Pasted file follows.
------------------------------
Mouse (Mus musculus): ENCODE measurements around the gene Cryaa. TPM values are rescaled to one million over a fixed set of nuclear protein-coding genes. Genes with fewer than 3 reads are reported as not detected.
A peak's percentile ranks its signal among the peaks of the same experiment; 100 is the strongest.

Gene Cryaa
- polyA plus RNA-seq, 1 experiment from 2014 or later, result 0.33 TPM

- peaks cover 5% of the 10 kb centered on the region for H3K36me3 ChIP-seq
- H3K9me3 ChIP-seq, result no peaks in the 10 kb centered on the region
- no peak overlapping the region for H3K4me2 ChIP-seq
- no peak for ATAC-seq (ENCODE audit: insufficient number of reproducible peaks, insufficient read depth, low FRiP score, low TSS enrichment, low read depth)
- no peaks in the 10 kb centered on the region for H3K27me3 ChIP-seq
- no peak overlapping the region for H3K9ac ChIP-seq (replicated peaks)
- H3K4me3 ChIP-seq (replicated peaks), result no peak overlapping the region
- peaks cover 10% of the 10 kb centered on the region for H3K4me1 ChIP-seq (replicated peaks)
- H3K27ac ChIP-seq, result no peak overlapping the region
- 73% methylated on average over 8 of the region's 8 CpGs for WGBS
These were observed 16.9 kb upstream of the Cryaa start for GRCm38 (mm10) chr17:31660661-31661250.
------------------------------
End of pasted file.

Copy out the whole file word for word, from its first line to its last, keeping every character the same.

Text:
Mouse (Mus musculus): ENCODE measurements around the gene Cryaa. TPM values are rescaled to one million over a fixed set of nuclear protein-coding genes. Genes with fewer than 3 reads are reported as not detected.
A peak's percentile ranks its signal among the peaks of the same experiment; 100 is the strongest.

Gene Cryaa
- polyA plus RNA-seq, 1 experiment from 2014 or later, result 0.33 TPM

- peaks cover 5% of the 10 kb centered on the region for H3K36me3 ChIP-seq
- H3K9me3 ChIP-seq, result no peaks in the 10 kb centered on the region
- no peak overlapping the region for H3K4me2 ChIP-seq
- no peak for ATAC-seq (ENCODE audit: insufficient number of reproducible peaks, insufficient read depth, low FRiP score, low TSS enrichment, low read depth)
- no peaks in the 10 kb centered on the region for H3K27me3 ChIP-seq
- no peak overlapping the region for H3K9ac ChIP-seq (replicated peaks)
- H3K4me3 ChIP-seq (replicated peaks), result no peak overlapping the region
- peaks cover 10% of the 10 kb centered on the region for H3K4me1 ChIP-seq (replicated peaks)
- H3K27ac ChIP-seq, result no peak overlapping the region
- 73% methylated on average over 8 of the region's 8 CpGs for WGBS
These were observed 16.9 kb upstream of the Cryaa start for GRCm38 (mm10) chr17:31660661-31661250.